How Should Campus Leaders Address a Sexual Assault Issue with the Media?
By Ronald W. Holmes, Ph.D.
Vice President/ Education Editor
At the 2015 American Council on Education’s 97th Annual Meeting, a panel of leaders discussed the issue of sexual assault on college campuses. The panelists included: Cynthia Barnhart, chancellor of Massachusetts Institute of Technology; Jerry D. Blakemore, vice president and general counsel of Northern Illinois University; William J. Mullowney, vice president for policy and general counsel at Valencia College and Deborah F. Stanley, president of State University of New York at Oswego.
While sexual assault has become a major focus on college campuses, the critical question to be asked is: How should campus leaders address a sexual assault issue with the media? Sexual assault is any involuntary sexual act in which an individual is physically forced or coerced to engage against his or her will or any non-consensual sexual touching of an individual. Sexual assault is a form of sexual violence including rape, kissing, groping or torture of the individual in a sexual manner.
President Stanley said that campus leaders have to change the culture through prevention, protection and education. She made it clear that sexual assault is not new to higher education, but things that we do as campus leaders have to change. For instance, Stanley said that we have to better understand the men and women who we serve to change the culture. We have to help them understand their responsibilities and what it means to become a truly passionate and functioning adult. What type of individual wants to have a sexual assault record and take this stigma in the world upon graduation. We also have to understand the culture that celebrates sexual behavior misconduct and understand the victims confronted by sexual assault.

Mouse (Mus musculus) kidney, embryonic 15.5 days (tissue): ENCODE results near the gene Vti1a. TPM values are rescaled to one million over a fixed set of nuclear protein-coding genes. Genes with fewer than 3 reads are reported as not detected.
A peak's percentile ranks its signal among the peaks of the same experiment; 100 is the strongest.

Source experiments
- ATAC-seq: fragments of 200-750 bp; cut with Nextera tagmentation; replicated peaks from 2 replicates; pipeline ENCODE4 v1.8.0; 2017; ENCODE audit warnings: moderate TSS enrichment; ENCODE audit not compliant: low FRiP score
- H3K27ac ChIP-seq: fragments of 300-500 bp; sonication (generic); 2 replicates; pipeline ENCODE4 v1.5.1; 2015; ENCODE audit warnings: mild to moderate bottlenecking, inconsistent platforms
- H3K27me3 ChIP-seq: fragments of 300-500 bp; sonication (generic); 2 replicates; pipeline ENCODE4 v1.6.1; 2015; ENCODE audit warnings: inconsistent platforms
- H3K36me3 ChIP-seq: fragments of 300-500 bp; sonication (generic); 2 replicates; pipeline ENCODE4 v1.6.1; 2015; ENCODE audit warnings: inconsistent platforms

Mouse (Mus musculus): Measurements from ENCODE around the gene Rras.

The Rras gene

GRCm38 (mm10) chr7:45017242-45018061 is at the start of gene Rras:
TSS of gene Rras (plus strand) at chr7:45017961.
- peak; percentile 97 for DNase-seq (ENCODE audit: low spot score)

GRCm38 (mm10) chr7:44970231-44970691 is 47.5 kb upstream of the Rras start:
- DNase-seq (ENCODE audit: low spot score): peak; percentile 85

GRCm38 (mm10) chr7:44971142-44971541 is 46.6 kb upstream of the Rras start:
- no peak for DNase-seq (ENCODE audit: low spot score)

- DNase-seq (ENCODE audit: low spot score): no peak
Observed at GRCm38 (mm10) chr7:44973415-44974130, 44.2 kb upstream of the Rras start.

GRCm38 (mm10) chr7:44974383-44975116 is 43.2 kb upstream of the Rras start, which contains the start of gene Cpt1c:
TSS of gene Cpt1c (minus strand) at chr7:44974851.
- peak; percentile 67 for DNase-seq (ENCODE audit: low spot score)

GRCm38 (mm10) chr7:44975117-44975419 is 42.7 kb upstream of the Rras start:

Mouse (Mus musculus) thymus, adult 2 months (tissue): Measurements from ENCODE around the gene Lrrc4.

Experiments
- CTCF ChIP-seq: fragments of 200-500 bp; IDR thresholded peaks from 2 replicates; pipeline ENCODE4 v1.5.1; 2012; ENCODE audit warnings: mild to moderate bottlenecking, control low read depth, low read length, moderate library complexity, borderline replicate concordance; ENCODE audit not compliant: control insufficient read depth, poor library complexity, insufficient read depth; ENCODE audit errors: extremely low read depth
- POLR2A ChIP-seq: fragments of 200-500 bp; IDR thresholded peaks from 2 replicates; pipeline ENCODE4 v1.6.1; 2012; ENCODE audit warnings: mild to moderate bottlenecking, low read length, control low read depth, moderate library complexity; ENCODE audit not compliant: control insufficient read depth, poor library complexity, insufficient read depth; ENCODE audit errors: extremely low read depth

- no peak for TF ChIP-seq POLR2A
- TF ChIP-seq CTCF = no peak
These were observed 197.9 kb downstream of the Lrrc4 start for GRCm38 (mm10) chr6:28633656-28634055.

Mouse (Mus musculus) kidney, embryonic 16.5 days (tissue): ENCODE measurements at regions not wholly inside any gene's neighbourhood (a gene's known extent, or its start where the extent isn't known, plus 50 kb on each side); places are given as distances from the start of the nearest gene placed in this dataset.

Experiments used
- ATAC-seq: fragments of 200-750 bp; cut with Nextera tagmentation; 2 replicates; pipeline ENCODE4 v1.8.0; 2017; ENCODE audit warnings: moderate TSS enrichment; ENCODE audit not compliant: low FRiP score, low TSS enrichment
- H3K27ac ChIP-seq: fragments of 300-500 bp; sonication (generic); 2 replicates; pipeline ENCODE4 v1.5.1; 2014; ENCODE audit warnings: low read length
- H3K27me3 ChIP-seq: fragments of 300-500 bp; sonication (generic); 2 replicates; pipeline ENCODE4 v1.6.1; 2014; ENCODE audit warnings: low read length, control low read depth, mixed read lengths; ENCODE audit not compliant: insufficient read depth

In the event of a sexual assault, Stanley cited that campus leaders’ communication with the media should be very mindful and considerate of stakeholders affiliated with the campus environment and community. For instance, she said, “You might want to make a very strong statement to the media, but in reality you can’t really do such. If you do, you can’t rescind it which can be damaging” to all involved.
However, “You do have a responsibility to say something. On some instances, you probably should say to the media, you will be hearing from me shortly.” The reason is, “you have a greater responsibility to know what you are talking about such as how the issue coincides with the regulations and laws, as well as your ability to act on the particular circumstance. Speaking prematurely to the media might cause uninviting noise and harm to individuals and the community involved. You’re saying you don’t know anything about the issue” is insufficient too, said Stanley.
Other panelist agreed that communication with the media should be as thorough and accurate as possible. Barnhart, Mullowney and Blakemore respectively noted that campus leaders can be proactive in these sexual assault matters by being data driven through the use of campus surveys, having a full-time Title IX employee and having relevant policies and procedures in place along with establishing a positive relationship with community officials.
Dr. Ronald Holmes is the author of eight books, “Education Questions to be Answered,” “Current Issues and Answers in Education,” “How to Eradicate Hazing,” “Professional Career Paths” “Your Answers to Education Questions,” “How to revitalize the National Baptist Convention, USA, Inc.” “Completing the Dissertation: Tips, techniques and real-life experiences from Ph.D. graduates” and “Jacob’s Dream, A Story of Careers for Children.” He is publisher of “The Holmes Education Post,” an education focused Internet newspaper. Holmes is a former teacher, school administrator and district superintendent. He can be reached at firstname.lastname@example.org .